The death of Colombian author Gabriel Garcia Marquez at the age of 87 marks the end of an era that transformed Latin American literature.
Marquez is renowned for a style of work known as Magical Realism, where the supernatural and the mundane merge. His books are a metaphor for imperialism, dictatorship and struggle.
Marquez, who was awarded the Nobel Prize for Literature in 1982, popularised a style that was steeped in Latin American artistic traditions at a time of deep social change and dashed hopes.
His best known work, One Hundred Years of Solitude (1967), is a ground breaking novel. Set in the remote jungles of the Colombian rainforest it is the story of seven generations of the Buendia family and its matriarch, Ursula Iguaran, who lives to the age of 130.
Macondo, the village that lives in solitude, exists in a time outside the real world, where elements of nature and life merge.
It is enchanted and terrorised by the magic of the modern world, brought to the village by travelling Gypsies, or by the sudden and unexpected appearance of a train that pulls up on track that was never laid.
The village survives its isolation until the arrival of two Americans, Mr Herbert and Mr Brown.
Impressed by the quality of bananas they are offered, the foreigners set up a plantation and turn on the locals, massacring a thousand workers when they go on strike.
The story of Macondo is one that describes Latin America under imperialism, civil war and dictatorship. But it is more than a simple political and social metaphor.
The setting and characters, and Marquez's magical style, set the book apart. It is easy to detach yourself from the real world and get lost in the life of Macondo.
The success of One Hundred Years marked Marquez's deepening development of the style of Magical Realism. His earlier books set the tone of what was to come.
In No One Writes to the Colonel (1961), a war hero is exiled to live in a village with his sick wife waiting for a pension he never receives.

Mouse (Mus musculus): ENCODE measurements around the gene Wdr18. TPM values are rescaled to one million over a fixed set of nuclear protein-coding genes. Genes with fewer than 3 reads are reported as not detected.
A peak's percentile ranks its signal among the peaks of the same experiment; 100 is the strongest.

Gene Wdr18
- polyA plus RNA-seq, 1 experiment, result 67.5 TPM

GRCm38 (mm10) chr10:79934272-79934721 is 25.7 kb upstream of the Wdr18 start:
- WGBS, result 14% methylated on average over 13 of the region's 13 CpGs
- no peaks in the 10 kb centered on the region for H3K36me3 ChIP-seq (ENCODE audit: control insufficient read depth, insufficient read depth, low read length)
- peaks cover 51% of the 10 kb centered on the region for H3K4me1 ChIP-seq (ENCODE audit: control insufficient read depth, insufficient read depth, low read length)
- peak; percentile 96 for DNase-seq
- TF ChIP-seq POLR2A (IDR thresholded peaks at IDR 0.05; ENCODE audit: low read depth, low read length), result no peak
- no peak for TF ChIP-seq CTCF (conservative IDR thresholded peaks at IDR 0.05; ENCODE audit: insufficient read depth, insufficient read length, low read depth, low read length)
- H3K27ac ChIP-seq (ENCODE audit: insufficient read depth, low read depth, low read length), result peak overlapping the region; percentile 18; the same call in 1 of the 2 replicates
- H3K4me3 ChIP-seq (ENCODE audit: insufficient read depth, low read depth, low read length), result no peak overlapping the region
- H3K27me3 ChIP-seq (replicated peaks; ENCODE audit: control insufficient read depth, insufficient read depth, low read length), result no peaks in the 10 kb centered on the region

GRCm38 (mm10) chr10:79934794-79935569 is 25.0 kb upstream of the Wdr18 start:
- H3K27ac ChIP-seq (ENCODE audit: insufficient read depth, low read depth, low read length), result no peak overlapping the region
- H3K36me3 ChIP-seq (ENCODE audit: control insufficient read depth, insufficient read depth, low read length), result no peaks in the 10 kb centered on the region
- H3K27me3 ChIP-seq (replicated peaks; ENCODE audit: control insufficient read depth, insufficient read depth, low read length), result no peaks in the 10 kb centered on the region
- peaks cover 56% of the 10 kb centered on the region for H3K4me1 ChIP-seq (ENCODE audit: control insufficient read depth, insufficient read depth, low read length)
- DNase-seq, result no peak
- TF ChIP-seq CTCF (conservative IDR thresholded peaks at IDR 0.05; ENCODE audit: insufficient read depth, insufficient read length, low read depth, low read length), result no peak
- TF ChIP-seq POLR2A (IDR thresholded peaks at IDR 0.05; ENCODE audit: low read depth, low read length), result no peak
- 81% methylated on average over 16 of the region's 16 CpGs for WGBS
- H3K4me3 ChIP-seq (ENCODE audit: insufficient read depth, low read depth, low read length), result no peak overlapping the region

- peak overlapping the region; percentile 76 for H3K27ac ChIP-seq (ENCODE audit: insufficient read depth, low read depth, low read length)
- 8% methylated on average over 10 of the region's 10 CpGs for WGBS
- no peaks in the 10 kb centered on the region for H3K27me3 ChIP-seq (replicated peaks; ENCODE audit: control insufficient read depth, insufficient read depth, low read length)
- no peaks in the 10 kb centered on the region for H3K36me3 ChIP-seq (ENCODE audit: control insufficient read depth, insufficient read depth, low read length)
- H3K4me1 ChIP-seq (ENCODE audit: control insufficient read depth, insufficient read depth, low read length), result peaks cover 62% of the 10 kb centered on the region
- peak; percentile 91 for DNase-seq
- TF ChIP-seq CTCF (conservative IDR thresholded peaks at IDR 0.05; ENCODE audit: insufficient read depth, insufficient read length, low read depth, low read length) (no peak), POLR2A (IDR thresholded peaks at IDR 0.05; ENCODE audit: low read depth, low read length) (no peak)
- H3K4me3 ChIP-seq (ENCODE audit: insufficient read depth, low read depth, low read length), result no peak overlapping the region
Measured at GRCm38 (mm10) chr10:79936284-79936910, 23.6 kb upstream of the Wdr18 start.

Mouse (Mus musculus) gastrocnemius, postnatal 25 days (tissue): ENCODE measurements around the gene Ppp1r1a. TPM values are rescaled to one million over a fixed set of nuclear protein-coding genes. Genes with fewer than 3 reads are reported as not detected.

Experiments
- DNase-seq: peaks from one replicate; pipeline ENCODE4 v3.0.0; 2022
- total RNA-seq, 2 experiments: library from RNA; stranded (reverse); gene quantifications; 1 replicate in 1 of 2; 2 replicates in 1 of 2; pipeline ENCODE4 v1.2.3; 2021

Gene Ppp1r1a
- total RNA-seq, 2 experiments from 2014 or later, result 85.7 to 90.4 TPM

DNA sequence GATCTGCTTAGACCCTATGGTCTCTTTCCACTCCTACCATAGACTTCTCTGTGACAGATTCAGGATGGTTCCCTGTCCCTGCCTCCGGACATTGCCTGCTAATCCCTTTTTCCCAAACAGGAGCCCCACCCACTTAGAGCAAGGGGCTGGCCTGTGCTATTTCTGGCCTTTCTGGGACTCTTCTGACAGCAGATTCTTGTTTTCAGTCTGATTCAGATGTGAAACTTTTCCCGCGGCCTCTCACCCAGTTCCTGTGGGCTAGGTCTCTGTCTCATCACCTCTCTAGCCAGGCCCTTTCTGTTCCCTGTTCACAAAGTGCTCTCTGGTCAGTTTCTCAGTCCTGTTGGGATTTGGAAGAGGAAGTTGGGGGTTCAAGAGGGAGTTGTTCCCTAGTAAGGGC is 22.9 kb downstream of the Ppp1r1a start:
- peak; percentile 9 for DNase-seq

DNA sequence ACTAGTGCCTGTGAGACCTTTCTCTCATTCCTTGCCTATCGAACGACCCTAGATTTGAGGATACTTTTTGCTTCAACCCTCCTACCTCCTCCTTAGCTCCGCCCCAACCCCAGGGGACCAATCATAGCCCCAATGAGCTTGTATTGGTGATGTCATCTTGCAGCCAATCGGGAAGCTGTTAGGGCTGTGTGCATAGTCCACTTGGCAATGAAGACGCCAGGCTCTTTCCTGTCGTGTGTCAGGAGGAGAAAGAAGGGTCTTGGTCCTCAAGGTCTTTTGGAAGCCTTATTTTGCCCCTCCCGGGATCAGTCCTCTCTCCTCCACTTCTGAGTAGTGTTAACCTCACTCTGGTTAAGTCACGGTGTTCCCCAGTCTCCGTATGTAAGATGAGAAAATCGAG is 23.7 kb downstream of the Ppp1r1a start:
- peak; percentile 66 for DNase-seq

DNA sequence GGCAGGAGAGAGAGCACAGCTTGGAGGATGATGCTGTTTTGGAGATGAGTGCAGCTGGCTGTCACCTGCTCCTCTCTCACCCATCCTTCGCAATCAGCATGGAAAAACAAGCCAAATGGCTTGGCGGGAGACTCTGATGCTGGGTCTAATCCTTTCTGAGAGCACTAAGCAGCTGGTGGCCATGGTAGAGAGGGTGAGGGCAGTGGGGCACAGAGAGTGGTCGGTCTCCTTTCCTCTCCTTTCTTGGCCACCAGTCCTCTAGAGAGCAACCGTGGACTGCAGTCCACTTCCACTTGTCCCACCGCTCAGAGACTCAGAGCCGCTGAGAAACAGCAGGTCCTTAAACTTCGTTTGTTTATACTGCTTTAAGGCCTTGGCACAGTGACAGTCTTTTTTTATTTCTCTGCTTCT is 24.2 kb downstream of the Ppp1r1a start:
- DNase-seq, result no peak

The story is set at a time of fierce martial law where people have forgotten their own names and only one person is lucky enough to die of natural causes.
In Evil Hour, written in 1962, a town is sent into a state of crisis by rumours, which the corrupt mayor uses as a pretext to declare a state of emergency and crush his political opponents.
The book, originally entitled, This Town of Shit, established Marquez's style which involved using parables to expose the repression and corruption of his native Colombia.
The Autumn of the Patriarch, written in 1975, reflected Latin America's loss of hope following the 1973 coup that toppled Allende's socialist government in Chile. It is the story of the eternal dictator ruling over a land blighted by cruelty and misrule.
Put in power by the British, the patriarch is forever indebted to imperialism. He is forced to sell the Caribbean Sea to the Americans who ship it to Arizona, leaving only a desolate shore.
As his power grows, so does his paranoia. He turns on his allies, even killing and serving up his defence minister at a banquet held in his honour.
The book, which Marquez wrote in Barcelona in the twilight of Franco's rule, is told as the memoirs of the dictator who dies alone. As the population finally pluck up courage to enter the palace they find that his "whole body was sprouting tiny lichens and parasitic animals from the depths of the sea".
Marquez said his inspiration for The Patriarch came when as a journalist he witnessed the coup that deposed Venezuelan dictator Marcos Perez Jimenez in January 1958.
The assembled reporters in the presidential palace were informed of Jimenez's overthrow by an officer who "came out walking backward with a machine gun in his hand and mud on his boots".
Aside from his fiction, Marquez kept up his journalism. In Clandestine in Chile: The Adventures of Miguel Littin he tells the story of the secret return of a Chilean filmmaker exiled by the Pinochet dictatorship.
Littin secretly filmed life under the military Junta, escaping before his identity became known. The secret police seized and burnt Marquez's books as punishment.
In his Nobel acceptance speech, Marquez said:
"Poets and beggars, musicians and prophets, warriors and scoundrels, all creatures of that unbridled reality, we have had to ask but little of imagination, for our crucial problem has been a lack of conventional means to render our lives believable.
"This, my friends, is the crux of our solitude."